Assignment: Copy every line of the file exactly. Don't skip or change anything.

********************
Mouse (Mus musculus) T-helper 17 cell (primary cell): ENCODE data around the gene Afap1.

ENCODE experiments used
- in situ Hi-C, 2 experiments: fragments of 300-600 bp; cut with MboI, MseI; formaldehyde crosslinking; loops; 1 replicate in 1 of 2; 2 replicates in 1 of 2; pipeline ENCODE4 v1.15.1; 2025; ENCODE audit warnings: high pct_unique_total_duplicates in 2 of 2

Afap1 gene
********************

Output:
Mouse (Mus musculus) T-helper 17 cell (primary cell): ENCODE data around the gene Afap1.

ENCODE experiments used
- in situ Hi-C, 2 experiments: fragments of 300-600 bp; cut with MboI, MseI; formaldehyde crosslinking; loops; 1 replicate in 1 of 2; 2 replicates in 1 of 2; pipeline ENCODE4 v1.15.1; 2025; ENCODE audit warnings: high pct_unique_total_duplicates in 2 of 2

Afap1 gene